A court will not be able to declare certain terms to be unfair. These are terms that:
- define the main subject matter of the contract or set the upfront price payable under the contract. These terms are exempt as it is expected that such matters will have been negotiated or, at a minimum, take into account by a consumer before entering into the relevant contract; and/or
- are required or expressly permitted by any enactment.
There are also specific exclusions in the new legislation for insurance contracts, where some specified terms are deemed to be reasonably necessary to protect the interests of the insurer and are exempt from being declared unfair.
Examples of potentially "unfair" terms
The Commerce Commission includes in the legislation a "grey list" of terms which "may" be considered unfair. The grey list includes provisions that permit one party but not the other to:
- terminate, vary or renew;
- penalise another for breach or termination, or
- avoid or limit liability or enforcement rights.
It is likely that one or more of these terms will be included in your (and most businesses') standard form consumer contracts. The court will presume them to be unfair unless counterbalanced by a consumer benefit (such as a lower price), an ability to terminate without penalty, adequate notice, or a reciprocal right.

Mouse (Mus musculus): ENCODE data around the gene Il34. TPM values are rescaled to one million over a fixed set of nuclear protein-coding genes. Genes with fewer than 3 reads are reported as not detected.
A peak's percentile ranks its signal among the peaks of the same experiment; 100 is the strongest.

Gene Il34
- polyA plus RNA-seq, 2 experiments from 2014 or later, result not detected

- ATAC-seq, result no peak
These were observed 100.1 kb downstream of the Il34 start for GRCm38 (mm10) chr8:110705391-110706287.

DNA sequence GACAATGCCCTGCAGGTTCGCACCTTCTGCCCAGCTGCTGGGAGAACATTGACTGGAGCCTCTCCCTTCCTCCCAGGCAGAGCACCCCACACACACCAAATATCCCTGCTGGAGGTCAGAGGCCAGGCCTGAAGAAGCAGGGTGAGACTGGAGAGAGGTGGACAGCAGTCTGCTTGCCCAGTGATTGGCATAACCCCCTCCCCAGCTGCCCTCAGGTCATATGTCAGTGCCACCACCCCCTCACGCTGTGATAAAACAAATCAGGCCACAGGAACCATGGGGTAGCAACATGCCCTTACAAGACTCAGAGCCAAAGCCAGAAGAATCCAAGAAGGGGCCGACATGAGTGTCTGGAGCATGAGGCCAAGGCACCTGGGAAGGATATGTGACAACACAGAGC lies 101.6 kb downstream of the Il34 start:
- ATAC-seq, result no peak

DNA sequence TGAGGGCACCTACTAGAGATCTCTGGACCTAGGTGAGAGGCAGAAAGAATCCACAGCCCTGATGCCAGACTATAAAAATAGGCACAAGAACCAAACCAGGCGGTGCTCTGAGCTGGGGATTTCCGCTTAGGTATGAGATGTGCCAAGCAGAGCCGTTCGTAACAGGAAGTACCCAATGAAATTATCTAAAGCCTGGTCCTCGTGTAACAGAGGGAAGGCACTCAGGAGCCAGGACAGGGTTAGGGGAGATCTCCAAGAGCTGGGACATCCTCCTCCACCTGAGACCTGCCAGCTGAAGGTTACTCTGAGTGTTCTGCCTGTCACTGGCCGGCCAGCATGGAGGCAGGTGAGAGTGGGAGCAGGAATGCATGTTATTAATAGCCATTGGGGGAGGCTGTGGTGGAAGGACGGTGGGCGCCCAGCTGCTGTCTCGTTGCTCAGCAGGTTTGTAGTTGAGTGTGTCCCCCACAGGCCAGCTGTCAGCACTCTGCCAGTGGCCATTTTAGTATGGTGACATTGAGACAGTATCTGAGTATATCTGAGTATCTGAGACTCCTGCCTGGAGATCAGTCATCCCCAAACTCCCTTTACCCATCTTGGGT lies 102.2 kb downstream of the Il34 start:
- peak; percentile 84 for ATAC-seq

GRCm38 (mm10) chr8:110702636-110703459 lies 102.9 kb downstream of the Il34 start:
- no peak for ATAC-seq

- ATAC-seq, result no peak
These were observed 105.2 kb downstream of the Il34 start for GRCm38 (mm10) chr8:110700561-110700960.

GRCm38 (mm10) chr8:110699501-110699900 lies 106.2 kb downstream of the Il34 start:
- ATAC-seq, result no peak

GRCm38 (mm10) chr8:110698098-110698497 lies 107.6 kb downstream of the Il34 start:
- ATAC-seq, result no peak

What this all means for you
From 17 March, you will need to ensure that new standard form contracts (and any standard form contracts subject to variation or renewal) that relate to household, domestic or personal products do not contain terms that could be deemed to be "unfair" by a court (based on the tests outlined above). The problem faced right now is that a number of factors will be taken into account by a court when making such a declaration and until certain terms have been tested in the courts, no real certainty exists around how the court will approach particular terms that may not be overtly "unfair" but do have some risk associated with them.
A proper legal review of your terms by one of our team (who have experience in undertaking these reviews) will enable you to mitigate the risks of breaching the UCT Provisions while also retaining, to the extent possible, those key commercial and operational requirements of your business. Our view is that, when undertaking these unfair contract term reviews, careful consideration must be given to balancing the rights of the consumer (and risks of a breach of the UCT Provisions) against the commercial interests of the business.
If the Commerce Commission considers that a standard form consumer contract term is unfair (under its own steam or as a consequence of a consumer complaint), it can go to the District Court or High Court to seek a declaration that it is unfair. If a term has been declared unfair by a court, you can no longer apply, enforce or rely on that term.
If you do continue to use or enforce the unfair term you may be convicted and fined under the Fair Trading Act (companies up to $600,000 per breach) and ordered to pay damages or to refund money.
The content of this article is intended to provide a general guide to the subject matter. Specialist advice should be sought about your specific circumstances.